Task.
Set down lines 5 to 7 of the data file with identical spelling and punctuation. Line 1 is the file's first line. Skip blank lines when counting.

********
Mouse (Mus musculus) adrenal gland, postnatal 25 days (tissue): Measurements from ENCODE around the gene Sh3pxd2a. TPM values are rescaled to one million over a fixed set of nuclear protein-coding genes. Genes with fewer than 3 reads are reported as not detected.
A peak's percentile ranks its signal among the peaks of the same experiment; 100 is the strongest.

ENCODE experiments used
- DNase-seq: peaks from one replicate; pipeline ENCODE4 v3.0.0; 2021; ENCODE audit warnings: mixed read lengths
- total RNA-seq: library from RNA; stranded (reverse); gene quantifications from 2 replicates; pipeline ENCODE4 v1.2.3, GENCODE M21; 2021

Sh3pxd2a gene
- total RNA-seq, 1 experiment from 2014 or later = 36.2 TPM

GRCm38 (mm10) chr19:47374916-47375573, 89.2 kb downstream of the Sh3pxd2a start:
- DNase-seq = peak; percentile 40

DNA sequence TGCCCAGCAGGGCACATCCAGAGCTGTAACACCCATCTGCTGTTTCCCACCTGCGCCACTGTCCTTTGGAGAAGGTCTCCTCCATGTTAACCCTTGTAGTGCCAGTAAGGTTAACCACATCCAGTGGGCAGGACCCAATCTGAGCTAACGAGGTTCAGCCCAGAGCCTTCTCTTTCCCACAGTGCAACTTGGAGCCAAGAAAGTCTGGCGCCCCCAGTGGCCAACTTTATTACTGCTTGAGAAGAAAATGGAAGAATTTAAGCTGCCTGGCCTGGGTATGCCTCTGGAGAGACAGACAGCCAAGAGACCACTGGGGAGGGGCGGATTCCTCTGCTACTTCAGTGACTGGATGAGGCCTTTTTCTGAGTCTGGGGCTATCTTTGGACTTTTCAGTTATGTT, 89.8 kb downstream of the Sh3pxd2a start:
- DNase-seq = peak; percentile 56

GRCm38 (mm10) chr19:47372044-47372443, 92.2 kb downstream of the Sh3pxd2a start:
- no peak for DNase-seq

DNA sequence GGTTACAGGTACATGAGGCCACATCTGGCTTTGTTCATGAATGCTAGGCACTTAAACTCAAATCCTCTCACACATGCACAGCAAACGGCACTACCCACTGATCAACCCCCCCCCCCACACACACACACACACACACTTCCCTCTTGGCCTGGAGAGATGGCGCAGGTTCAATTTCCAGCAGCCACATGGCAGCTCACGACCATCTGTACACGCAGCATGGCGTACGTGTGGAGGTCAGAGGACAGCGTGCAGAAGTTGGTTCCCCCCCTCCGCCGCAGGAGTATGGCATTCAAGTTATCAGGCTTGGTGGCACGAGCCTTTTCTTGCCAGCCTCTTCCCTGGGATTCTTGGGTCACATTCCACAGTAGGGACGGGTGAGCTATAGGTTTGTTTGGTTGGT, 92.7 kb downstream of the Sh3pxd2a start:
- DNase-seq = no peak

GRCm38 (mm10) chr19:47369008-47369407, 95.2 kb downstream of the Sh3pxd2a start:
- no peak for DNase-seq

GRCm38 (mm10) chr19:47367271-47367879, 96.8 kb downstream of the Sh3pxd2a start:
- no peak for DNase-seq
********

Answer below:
- total RNA-seq: library from RNA; stranded (reverse); gene quantifications from 2 replicates; pipeline ENCODE4 v1.2.3, GENCODE M21; 2021

Sh3pxd2a gene
- total RNA-seq, 1 experiment from 2014 or later = 36.2 TPM